Fire Prevention & Protection, Firefighter Training, Firefighting

Training Days: Timed Evolutions

By Tom Kiurski

When I attended the National Fire Academy’s (NFA) “Training Program Manager” course, I was presented with much interesting information pertaining to my job, training coordinator for Livonia (MI) Fire & Rescue. As with many courses at the NFA, networking is strongly encouraged, and it gives you snapshots of what is happening all across the United States. One thing I learned is that many fire departments use the National Fire Protection Association (NFPA) Standard 1410, Standard on Training for Initial Emergency Scene Operations, as a roadmap for some training benchmarks for their fire departments.

I got as much information as I could get my hands on, got a copy of NFPA 1410, and started looking it over. The evolutions are spelled out in fairly simple terms, including the length of hose, the equipment used, and other pertinent information.


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Since the idea of timed evolutions was a new one to our department, we sent a note to our firefighting personnel outlining the evolution and the timing of the drill. The entire drill was planned out, and the requirements of the drill were included in an e-mail. This would allow personnel time to get familiar with the drill and equipment and their duties prior to the training evolution.

We began with the first evolution listed in the standard, which was a pretty basic operation. It called for connecting a 300-foot supply line from a fire hydrant to the fire truck. The truck would be placed into pump mode and receive the water from the hydrant and then supply, with adequate pressure, two handlines that would have to be stretched a minimum of 150 feet from the truck. The time would stop when both lines were flowing water from the hydrant, with all personnel in full personal protective equipment.

This is a great basic drill to start with. The NFPA suggested time for completing this evolution is three minutes. Our crosslays (1 ¾-inch handlines) were preconnected and 200 feet long, so add some time for the additional footage that has to be covered. For this drill to be completed within the recommended time, everyone had specific jobs to do, and they had to know them before the time started. We didn’t expect perfection, but the competitive spirit became evident as the week rolled on; the finishing times were getting much lower. A few companies had a few hang-ups that had to be worked through, and they went over time by a bit. Others went like clockwork and completed the evolution in far less than three minutes.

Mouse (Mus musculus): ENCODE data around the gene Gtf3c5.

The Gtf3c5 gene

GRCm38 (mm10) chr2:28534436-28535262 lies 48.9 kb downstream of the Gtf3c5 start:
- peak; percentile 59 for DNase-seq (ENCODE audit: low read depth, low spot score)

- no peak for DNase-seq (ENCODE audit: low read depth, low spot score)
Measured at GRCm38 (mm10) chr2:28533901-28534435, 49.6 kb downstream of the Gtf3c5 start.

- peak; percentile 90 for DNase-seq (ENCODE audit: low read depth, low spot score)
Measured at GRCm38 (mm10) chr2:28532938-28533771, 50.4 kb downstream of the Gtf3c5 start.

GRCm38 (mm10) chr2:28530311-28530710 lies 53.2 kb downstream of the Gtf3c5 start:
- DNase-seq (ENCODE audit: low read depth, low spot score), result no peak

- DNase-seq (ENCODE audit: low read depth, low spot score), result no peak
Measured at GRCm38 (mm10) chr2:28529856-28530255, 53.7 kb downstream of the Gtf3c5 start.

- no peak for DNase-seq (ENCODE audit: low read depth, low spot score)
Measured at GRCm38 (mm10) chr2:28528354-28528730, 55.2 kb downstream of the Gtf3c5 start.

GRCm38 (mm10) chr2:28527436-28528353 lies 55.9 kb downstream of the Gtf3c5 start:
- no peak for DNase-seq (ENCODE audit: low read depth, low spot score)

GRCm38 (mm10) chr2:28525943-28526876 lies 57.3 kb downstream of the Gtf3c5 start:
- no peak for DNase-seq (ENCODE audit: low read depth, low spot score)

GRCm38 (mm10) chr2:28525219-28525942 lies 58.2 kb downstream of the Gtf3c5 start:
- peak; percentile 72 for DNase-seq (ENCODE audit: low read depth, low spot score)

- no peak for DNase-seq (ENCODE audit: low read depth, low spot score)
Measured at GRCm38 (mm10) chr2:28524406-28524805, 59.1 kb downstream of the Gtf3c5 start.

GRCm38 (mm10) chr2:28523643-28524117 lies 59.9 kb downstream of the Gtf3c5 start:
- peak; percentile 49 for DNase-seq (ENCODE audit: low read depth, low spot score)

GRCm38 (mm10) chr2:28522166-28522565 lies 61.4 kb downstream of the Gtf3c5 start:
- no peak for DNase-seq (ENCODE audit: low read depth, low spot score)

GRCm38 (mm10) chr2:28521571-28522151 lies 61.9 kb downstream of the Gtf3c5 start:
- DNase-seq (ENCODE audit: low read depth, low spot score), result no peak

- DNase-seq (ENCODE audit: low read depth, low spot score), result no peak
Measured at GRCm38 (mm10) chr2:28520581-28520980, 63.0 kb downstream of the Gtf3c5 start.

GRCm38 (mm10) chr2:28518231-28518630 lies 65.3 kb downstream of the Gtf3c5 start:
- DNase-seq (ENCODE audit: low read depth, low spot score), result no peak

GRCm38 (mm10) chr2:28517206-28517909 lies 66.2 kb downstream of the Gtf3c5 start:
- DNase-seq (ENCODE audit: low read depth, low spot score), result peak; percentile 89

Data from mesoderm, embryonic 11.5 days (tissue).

As with any training evolution, the drills were talked about with other companies at shift change.  Suggestions were made from group to group, and some time was spent in practice. Isn’t that the idea of training anyway? The time didn’t matter as much as the fact that good training took place, times improved, and techniques were honed to a better level through practice.

Clearly state in writing how the evolution is to be performed so that everyone is measured doing the same evolution. You don’t want to unfairly allow one company’s interpretation to give them an unfair advantage. Make the rules, and make sure everyone adheres to them. Although the drill takes only three minutes to complete, you are spending time doing what most firefighters like to do: sharing loading the back of the truck. In addition, you have the satisfaction of knowing that you better at some of the basics because you have just spent time practicing them.

Firefighter Training: Training Days: Timed Evolutions

(1) The hydrant must be flowed before hooking up the supply line.

Firefighter Training: Training Days: Timed Evolutions

(2) The large-diameter hose must be broken down at 300 feet. The well-prepared crew has already greased the gaskets for an easy breakdown.

Firefighter Training: Training Days: Timed Evolutions

(3) The pump operator is busy throughout the entire evolution.

Firefighter Training: Training Days: Timed Evolutions

(4) Time stops when both lines are completely removed and flowing water received from the fire hydrant.

Tom Kiurski is training coordinator, a paramedic, and the director of fire safety education for Livonia (MI) Fire & Rescue. His book, Creating a Fire-Safe Community: A Guide for Fire Safety Educators (Fire Engineering, 1999), is a guide for bringing the safety message to all segments of the community efficiently and economically.